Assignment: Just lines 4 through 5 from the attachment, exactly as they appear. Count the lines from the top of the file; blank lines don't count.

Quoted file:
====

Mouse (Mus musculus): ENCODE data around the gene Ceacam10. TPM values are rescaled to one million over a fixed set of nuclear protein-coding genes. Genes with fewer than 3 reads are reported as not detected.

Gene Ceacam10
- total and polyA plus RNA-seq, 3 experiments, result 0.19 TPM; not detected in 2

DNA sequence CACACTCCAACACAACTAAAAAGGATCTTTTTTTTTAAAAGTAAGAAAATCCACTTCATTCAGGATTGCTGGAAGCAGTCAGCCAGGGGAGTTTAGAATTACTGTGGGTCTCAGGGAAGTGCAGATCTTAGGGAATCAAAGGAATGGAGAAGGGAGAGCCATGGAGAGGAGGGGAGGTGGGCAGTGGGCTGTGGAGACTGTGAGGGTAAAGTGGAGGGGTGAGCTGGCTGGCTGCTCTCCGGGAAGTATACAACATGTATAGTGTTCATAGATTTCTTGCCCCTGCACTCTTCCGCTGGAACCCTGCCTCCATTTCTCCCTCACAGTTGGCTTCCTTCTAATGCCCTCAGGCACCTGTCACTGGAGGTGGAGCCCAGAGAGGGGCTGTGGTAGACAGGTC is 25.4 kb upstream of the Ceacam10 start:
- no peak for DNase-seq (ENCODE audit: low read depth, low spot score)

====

DNA sequence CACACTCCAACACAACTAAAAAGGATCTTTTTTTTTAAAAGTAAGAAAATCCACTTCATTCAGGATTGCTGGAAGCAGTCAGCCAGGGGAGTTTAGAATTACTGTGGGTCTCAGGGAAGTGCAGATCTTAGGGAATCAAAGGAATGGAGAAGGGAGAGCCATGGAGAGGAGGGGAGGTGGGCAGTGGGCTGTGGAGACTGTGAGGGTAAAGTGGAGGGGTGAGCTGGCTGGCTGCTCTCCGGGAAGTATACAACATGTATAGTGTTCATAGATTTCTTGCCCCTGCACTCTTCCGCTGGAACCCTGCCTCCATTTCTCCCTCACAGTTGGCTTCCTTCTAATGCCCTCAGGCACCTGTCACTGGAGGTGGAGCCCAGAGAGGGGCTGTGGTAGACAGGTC is 25.4 kb upstream of the Ceacam10 start:
- no peak for DNase-seq (ENCODE audit: low read depth, low spot score)